Comfort and whenever food for vegetarians
Dear fellow CHs, I have dear friends with a child in hospital. Please help me come up with vegetarian comforting eat-any-time food to bring them. They do eat fish but not meat. I would like to bring them food that is good whenever they get to it. I know you will guide me well.
Vegetarian cold sesame noodles
Meatless chili with corn bread
Grilled vegetable platter (eggplant, asparagus, peppers, and sweet potatoes
Pasta casseroles (baked ziti, mac and cheese)
Cold pasta salads with vegetables
Corn and black bean salad
Cut up fresh fruit
Believe me, anything you make will be deeply appreciated...thank you for your kindness.
This kale salad with tahini dressing is spectacular and not only keeps well, I think it gets better the longer that it sit in the fridge. http://chowhound.chow.com/topics/8849...
This recipe includes nutritional yeast in the salad dressing, which is an ingredient that is both comforting and full of B vitamins - so important when you are under stress.
Quiche- mini or regular size
Stuffed shells in a freezer bag with a jar of homemade sauce
Veggie chili using a variety of canned beans for an interesting texture.
Spanish rice- makes an easy peasy stuffed pepper too
Here's a great soup that can be veggie or vegan, depending on the type of milk/cream and I recommend using Imagine No Chicken Chicken Broth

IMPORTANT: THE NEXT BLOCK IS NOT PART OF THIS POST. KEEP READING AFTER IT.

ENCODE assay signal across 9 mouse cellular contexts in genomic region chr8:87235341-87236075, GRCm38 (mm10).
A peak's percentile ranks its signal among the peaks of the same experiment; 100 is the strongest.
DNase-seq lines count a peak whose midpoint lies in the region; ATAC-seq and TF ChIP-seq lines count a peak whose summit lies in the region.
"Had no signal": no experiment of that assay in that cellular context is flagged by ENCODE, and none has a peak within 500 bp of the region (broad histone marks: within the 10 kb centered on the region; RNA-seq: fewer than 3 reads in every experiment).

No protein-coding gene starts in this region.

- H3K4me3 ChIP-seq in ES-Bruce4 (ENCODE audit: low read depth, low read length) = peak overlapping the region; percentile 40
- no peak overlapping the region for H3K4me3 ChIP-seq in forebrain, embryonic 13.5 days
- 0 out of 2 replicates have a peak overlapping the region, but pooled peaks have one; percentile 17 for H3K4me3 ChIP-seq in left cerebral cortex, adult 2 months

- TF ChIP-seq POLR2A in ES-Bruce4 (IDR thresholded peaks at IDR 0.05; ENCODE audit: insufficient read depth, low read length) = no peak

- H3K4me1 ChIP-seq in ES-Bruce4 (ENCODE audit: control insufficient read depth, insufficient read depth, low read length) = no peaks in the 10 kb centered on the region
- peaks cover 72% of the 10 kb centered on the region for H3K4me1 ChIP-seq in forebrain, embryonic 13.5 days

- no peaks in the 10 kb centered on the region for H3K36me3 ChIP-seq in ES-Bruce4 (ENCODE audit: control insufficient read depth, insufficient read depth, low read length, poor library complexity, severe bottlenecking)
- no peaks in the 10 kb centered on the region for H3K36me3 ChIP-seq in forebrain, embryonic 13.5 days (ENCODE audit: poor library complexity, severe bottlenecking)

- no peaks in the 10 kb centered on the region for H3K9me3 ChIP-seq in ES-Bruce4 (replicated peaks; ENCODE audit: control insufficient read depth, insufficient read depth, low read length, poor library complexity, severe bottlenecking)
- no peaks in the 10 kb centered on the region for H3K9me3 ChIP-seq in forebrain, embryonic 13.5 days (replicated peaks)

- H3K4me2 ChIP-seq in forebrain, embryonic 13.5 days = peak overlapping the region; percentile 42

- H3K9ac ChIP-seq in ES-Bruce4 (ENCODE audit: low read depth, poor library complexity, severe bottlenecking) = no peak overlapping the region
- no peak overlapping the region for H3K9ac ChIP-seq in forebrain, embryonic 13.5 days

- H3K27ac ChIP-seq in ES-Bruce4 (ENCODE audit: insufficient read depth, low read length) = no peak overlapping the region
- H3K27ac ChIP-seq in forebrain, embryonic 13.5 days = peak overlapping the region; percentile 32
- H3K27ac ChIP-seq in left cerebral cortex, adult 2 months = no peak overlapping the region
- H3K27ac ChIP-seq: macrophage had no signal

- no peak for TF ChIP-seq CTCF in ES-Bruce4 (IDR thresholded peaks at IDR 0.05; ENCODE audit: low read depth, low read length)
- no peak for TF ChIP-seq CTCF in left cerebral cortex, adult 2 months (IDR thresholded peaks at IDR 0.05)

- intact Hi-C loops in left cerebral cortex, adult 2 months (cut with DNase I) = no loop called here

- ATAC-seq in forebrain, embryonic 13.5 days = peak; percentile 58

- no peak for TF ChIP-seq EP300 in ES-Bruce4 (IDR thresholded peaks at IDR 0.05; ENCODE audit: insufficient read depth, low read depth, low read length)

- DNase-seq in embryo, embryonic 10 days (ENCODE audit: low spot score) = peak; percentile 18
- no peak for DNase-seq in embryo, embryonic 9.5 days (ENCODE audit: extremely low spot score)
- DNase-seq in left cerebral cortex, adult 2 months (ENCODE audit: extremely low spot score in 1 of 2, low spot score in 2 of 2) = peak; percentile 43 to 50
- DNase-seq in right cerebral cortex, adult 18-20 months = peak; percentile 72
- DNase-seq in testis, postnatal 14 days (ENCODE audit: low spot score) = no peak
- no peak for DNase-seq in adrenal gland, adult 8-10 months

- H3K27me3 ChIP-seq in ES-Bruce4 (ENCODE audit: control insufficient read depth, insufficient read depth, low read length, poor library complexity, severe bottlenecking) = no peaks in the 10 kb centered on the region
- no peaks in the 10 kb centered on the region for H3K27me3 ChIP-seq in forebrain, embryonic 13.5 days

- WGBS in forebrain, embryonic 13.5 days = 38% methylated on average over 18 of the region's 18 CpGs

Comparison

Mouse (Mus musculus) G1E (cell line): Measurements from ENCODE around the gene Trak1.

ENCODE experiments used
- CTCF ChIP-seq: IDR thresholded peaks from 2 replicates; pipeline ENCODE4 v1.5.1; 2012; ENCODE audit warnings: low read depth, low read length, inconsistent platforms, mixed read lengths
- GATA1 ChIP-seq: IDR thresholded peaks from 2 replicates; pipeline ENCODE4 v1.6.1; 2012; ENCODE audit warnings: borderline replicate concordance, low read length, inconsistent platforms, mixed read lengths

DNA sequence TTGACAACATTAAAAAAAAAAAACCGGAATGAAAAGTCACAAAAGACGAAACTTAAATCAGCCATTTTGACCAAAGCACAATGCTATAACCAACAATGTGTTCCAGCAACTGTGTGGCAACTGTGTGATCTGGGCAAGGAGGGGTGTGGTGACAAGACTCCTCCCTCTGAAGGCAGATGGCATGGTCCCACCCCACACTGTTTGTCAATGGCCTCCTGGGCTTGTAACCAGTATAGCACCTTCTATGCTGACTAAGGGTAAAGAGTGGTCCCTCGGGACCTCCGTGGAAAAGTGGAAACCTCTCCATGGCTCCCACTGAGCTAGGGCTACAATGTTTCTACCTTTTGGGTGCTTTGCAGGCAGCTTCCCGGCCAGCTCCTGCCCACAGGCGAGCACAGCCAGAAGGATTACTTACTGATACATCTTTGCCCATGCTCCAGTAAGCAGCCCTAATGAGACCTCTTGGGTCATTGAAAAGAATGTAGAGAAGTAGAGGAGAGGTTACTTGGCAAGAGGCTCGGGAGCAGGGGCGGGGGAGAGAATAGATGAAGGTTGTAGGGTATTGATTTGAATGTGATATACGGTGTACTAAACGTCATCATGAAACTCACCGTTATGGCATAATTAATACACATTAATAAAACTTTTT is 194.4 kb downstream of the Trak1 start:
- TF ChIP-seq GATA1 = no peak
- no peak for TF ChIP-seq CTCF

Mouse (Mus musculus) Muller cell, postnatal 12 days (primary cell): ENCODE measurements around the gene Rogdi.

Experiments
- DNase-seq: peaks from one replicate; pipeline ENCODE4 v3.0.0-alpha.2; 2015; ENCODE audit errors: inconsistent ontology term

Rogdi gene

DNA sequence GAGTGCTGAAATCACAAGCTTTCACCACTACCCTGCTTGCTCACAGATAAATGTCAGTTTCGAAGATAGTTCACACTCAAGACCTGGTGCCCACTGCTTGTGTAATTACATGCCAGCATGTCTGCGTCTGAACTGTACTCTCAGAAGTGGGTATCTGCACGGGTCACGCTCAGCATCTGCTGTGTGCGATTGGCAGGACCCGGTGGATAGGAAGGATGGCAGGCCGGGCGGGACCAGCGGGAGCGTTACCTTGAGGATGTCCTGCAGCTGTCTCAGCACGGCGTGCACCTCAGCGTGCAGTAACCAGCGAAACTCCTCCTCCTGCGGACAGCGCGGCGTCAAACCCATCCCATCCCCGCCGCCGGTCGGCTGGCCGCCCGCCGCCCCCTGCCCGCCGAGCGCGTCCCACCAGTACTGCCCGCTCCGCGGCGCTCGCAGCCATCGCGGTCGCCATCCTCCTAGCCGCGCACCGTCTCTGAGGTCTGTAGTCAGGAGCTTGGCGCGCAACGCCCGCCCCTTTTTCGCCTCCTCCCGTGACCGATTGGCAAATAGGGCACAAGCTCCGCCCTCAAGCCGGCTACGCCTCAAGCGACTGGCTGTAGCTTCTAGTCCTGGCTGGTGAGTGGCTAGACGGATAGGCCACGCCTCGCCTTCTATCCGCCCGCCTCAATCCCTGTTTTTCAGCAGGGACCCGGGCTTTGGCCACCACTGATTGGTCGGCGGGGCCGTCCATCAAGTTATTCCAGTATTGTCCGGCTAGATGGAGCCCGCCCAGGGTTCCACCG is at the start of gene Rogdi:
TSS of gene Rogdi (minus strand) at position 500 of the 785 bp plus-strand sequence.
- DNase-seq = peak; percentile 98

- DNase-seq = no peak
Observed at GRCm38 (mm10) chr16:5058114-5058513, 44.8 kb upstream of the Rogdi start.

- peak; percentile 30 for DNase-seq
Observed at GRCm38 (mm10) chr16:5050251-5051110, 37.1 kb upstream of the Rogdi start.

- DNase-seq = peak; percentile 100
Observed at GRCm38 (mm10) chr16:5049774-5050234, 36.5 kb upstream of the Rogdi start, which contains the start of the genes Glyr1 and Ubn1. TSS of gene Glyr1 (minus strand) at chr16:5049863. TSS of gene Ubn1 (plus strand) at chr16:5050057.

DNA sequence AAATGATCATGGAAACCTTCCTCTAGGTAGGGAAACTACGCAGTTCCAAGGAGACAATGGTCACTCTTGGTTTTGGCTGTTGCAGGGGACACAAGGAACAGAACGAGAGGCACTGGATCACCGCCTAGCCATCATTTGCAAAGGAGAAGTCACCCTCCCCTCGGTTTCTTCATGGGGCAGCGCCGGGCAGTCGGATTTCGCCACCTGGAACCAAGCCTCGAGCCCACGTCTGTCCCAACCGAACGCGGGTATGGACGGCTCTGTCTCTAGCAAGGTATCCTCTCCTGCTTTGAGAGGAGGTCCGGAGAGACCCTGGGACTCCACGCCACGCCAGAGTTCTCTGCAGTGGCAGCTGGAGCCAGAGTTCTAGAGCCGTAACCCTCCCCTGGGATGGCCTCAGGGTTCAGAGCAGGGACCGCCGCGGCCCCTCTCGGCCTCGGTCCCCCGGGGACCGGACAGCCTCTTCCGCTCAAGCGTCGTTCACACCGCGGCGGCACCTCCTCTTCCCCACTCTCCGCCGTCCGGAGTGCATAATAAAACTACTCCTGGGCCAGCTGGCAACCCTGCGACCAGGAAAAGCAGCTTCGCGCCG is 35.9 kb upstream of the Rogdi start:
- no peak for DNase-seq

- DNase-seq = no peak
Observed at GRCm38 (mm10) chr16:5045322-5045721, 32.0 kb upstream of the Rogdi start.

I am so sorry! Heartbreaking.
How big is the family? Are there other children? I ask because sometimes the amount of food can be overwhelming for a small family.
No comparison to what your friends are going thru but when my mom was very ill and I was working FT and spending nights/weekends at the hospital many of my friends dropped off meals-whole lasagnas, hams, pots of soup and stews, etc. it was wonderful and thoughtful but too much for the 3 of us! I would either freeze it and then felt like we ate the same things for days or I would spend time dividing up to freeze. Often food went to waste as my husband was picking up all the slack at home. Making “mini” things are great for smaller families so they can enjoy it right away and not feel like it will go to waste.
If there are group of you consider putting together a meal train. This sight is pretty user friendly. http://www.mealtrain.com/ It helps the parents plan and know when meals will be covered. It also helps avoids crossovers and duplications
Now the chow. So many good suggestions already!! Some others ideas might be a
-breakfast basket-scones/muffins, good coffee/tea, nice jam. Breakfast might be the last thing they are thinking about
-shopping for perishables. Fresh fruit, milk (almond/soy), cheese, bread etc so they don’t need to go to the store
A barley-vegetable soup - would be hearty enough but easy to prepare from the freezer defrost (I usually add additional water as the barley will continue to soak up liquid).
Pasta salads with veggies
Mac & cheese
3-bean chili and a loaf of crusty bread
Roasted red pepper and corn chowder (I've posted the recipe I make all the time on the WFD thread - just leave out the chicken and switch to vegetable broth)